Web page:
3 Unexpected Books that Add Value to Your Business
There are many books on running a business, increasing productivity, or becoming a leader, but sometimes the best lessons come when you least expect them (and from books you would never have imagined).
Here are 3 of our favourite books that made us think about specific business trends and challenges our clients have faced in the past.
How we make decisions based on intuition vs “slow thinking” and where data fits in
“Thinking, fast and slow”, by Daniel Kahneman
You might be familiar with Daniel Kahneman’s “Thinking fast and slow”, an in-depth analysis of the human mind and behavioural psychology, but have you ever stopped to think how it can help you minimise the risks that come with biased decision-making processes and, ultimately, improve how you run your business or your team?
One of the most essential ideas you’ll find in this book is that our judgment is shaped by two systems, intuition and slow thinking. Kahneman explains how, depending on the amount of energy our minds need to allocate to a task, we generally use one system or another. When little energy is needed, our minds go into a state of cognitive ease, whereas if we’re up against a difficult task, our minds use more energy and enter a state of mental strain.
So, can managers leverage this information and make better decisions?
Even though we’ve been taught to make informed decisions, we’re unconsciously influenced by a confirmation bias, which processes information by interpreting it consistently with our existing beliefs. We often rely on intuition because there’s not enough data available, or it’s incomplete. An unconscious bias from intuitive decision-making processes unwillingly fosters inequality and discriminatory behaviours. However, there is a way to minimise its effects.
In today’s data-driven mindset, a well-defined and structured data strategy helps ensure that data is managed efficiently and used as an asset. By having access to reliable information for a diverse range of needs, decision-making would not rely so much on singular intuition, which would eliminate potential inequalities and widen the customer base and talent pool.
How communication put humans at the top of the food chain and why it’s currently one of our most significant shortcomings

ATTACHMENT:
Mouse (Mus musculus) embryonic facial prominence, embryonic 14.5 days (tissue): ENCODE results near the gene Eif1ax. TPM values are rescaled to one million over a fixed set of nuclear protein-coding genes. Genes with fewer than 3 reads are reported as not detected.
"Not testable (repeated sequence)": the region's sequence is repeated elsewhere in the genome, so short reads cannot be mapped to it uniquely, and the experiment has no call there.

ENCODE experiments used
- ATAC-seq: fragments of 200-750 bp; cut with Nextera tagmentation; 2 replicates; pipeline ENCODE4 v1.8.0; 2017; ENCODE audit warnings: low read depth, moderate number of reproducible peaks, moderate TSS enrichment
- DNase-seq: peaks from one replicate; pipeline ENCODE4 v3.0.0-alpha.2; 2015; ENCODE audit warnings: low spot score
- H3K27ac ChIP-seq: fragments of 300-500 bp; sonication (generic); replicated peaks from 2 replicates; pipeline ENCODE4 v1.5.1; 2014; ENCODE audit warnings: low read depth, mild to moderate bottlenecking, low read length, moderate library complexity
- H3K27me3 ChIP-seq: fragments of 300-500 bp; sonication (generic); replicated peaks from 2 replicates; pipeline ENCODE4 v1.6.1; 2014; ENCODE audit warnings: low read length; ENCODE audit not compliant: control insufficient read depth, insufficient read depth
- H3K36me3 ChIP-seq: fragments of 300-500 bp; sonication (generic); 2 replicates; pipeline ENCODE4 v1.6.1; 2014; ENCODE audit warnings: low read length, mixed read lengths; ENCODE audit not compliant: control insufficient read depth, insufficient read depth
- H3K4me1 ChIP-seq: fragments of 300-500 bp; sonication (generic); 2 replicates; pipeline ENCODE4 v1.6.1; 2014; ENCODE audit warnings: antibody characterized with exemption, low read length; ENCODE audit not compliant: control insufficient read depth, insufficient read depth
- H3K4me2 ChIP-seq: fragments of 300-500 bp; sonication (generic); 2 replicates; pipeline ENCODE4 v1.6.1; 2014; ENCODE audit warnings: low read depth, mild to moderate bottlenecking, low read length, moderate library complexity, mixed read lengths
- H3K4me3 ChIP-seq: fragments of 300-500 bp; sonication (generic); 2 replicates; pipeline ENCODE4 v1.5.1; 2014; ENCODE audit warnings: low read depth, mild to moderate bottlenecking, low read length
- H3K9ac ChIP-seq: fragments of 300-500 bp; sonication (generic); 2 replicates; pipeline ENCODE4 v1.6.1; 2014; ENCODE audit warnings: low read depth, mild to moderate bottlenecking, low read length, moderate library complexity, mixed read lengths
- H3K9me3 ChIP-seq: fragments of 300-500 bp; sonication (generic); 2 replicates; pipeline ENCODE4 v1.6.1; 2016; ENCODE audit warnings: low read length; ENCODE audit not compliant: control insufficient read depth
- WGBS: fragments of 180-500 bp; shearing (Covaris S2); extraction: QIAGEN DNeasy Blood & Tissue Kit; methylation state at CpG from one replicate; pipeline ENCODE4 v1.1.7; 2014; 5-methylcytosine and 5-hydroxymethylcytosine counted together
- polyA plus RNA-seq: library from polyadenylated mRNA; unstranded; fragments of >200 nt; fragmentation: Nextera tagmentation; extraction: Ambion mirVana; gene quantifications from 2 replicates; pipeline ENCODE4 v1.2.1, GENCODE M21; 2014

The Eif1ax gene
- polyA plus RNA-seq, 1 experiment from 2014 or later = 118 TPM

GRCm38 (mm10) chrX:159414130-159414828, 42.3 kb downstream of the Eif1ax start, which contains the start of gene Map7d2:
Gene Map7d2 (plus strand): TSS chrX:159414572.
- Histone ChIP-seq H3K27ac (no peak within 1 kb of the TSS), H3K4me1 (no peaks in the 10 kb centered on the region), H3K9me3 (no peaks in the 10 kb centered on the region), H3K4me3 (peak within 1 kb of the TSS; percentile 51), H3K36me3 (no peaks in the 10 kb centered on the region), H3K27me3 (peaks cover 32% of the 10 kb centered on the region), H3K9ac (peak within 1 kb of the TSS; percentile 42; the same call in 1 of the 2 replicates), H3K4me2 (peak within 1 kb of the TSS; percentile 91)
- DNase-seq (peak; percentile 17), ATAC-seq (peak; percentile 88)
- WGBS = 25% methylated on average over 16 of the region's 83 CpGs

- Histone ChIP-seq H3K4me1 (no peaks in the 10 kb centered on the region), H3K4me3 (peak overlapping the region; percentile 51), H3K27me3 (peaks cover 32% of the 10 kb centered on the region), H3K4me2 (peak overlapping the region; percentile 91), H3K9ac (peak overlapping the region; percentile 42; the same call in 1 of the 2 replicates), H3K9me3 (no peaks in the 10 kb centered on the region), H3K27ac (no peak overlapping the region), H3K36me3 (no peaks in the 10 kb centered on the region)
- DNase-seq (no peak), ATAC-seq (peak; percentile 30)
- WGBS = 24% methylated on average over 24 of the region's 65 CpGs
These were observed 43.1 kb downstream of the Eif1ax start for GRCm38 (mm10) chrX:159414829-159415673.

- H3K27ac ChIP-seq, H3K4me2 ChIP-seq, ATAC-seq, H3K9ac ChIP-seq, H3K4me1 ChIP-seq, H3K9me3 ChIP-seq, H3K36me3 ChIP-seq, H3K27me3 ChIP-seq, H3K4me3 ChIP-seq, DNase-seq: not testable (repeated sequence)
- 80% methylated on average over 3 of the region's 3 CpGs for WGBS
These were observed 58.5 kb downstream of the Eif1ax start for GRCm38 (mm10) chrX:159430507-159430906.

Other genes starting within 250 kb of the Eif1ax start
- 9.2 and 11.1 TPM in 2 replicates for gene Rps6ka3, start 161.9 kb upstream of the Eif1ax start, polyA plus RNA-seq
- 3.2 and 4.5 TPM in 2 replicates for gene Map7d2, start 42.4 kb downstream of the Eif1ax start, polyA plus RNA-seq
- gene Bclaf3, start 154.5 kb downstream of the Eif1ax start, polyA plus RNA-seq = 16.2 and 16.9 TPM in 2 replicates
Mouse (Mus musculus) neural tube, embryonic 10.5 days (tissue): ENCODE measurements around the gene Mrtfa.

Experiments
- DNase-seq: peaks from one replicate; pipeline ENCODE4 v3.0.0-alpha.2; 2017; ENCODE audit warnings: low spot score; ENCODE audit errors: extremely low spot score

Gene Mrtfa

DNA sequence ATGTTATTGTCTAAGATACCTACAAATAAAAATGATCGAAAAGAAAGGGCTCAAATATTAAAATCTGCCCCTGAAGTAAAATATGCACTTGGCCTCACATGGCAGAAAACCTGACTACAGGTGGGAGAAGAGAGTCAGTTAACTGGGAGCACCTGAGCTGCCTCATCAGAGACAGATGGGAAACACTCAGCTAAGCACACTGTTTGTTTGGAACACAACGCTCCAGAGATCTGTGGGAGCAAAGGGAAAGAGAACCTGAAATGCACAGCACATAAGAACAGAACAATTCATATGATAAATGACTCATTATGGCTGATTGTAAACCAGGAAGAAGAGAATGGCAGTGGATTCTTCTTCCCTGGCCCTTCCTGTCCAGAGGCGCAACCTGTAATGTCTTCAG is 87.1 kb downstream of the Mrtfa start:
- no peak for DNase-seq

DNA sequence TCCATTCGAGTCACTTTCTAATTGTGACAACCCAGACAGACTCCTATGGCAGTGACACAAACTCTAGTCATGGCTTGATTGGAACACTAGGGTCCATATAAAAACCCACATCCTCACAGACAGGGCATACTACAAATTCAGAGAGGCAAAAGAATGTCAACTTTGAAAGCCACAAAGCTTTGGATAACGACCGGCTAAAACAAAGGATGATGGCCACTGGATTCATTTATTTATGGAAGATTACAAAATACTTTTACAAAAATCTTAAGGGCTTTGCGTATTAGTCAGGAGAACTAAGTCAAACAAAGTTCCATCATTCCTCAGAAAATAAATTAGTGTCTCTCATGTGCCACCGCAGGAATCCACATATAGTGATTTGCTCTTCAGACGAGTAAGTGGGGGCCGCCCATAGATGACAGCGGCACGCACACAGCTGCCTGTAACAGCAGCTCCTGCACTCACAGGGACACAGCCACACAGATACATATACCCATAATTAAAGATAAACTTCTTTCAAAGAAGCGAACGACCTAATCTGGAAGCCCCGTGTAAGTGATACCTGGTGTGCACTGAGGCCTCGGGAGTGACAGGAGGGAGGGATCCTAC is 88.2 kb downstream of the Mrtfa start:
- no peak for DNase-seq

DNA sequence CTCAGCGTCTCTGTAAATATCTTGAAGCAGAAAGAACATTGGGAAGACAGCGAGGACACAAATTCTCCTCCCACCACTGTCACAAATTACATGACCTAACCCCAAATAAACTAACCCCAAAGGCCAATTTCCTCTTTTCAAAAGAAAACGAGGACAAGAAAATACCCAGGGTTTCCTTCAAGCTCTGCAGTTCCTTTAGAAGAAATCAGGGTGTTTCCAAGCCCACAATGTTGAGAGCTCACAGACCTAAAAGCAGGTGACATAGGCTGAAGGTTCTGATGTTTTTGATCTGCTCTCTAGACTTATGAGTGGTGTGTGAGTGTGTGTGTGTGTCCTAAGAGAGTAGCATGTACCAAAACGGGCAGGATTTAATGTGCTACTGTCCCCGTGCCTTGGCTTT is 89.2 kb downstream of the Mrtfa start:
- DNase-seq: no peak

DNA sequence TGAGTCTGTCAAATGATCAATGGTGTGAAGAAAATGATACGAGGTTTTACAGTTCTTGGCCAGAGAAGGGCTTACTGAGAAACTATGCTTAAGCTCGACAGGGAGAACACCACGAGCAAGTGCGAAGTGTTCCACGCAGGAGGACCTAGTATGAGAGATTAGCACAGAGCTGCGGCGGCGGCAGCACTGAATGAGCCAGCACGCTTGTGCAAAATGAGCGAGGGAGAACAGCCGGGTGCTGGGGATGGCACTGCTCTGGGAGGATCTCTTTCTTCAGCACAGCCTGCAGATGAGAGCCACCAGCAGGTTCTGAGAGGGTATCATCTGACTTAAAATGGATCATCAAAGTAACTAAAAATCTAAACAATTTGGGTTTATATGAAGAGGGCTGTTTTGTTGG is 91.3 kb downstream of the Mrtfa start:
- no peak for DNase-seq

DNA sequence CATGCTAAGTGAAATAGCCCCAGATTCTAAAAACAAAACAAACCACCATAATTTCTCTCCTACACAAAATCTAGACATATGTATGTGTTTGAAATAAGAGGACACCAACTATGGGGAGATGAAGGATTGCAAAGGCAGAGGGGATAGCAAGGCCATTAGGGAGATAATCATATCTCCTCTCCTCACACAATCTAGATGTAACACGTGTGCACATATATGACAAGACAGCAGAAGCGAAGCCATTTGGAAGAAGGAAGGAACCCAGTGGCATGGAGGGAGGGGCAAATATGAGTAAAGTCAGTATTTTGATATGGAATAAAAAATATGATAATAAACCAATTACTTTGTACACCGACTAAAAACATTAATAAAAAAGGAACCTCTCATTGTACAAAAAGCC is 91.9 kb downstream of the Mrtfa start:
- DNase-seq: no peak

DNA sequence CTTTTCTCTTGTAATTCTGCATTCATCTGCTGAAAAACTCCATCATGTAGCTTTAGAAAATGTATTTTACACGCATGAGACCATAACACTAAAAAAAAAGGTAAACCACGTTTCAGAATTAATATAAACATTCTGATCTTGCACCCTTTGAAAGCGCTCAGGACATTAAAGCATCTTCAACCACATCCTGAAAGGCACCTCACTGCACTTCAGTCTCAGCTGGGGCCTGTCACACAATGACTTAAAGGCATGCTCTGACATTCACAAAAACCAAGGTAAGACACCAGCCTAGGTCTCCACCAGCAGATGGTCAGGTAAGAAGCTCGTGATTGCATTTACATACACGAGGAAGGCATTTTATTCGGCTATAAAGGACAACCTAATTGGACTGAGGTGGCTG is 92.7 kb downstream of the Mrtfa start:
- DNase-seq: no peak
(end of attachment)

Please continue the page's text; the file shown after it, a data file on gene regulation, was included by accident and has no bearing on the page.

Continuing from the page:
“Sapiens: A Brief History of Humankind”, by Yuval Noah Harari
In his brilliantly insightful book that takes us through the evolution of humanity, Harari explains how our ability to communicate sets us apart from other species and was instrumental in Homo Sapiens’ domination.
The fact that valuable information could flow freely and that our ancestors used this form of communication to build cohesive communities ultimately ensured the survival of mankind; the difference between struggling to survive on your own and having the support of a community.
Nowadays, languages are more diverse and complex than ever, so logic dictates that communicating should be easier.
The lack of acknowledgement for a job well done, being ignored when asking for help, or the lack of personal boundaries are some reasons employees feel they’re not being appreciated. This leads to negative sentiment and, consequently, a high employee turnover; one of the biggest problems most companies face today and the main reason they should invest time and effort in building a strong organisational culture, especially if they work on a global scale.
Where globalisation has brought together diverse cultures and backgrounds in workplaces, a solid organisational culture will help bring people together, improving their communication and encouraging innovation.
Humans are no longer banding together for collective survival but should band together for collective purposes in business. With over 40% of employees considering leaving their company this year, organisations need to cultivate employee loyalty to not lose out.
Automated behaviours and how, ironically, the same principles might not apply to processes
“Atomic habits”, by James Clear
“Atomic habits” is a must-read for anybody interested in optimising their time, increasing productivity, and simply becoming a better version of themselves. In his insightful book, Clear takes us through how habits are formed, why they exist, and how we can change those that aren’t good because, after all - we are our habits.
To summarise, our brains figure out how to respond to new situations through a process of trial and error. A habit begins with a trigger or a cue, such as waking up in the morning. Next comes the craving for a change, such as needing to activate the body, followed by the response. In this case, that could be making coffee. The final step is getting the reward, which in our example is feeling awake. A new habit is formed if this process is repeated a few times.
An essential difference between a human habit and process automation (which are similar now that we know how habits are formed) is that we instinctively trust our processes to successfully implement a habit. We rarely consciously form a new habit, and when we do, we trust whatever system we use to put it in place.
However, when it comes to implementing process information in companies, companies fall to typical complications - significantly because they fail to consider human instinct in their design. This is because process automation is seen as the end in itself rather than a means of achieving customer success; companies ignore the bigger picture or merely replicate manual processes instead. Organisations need to embrace human-centred automation as part of their digital transformation journey to be effective.
Valuable lessons can be learned in the most unexpected places. “Thinking, fast and slow”, “Sapiens”, and “Atomic habits” are just some of the books that can shed light on current challenges that many businesses are facing and even offer insights into their solutions.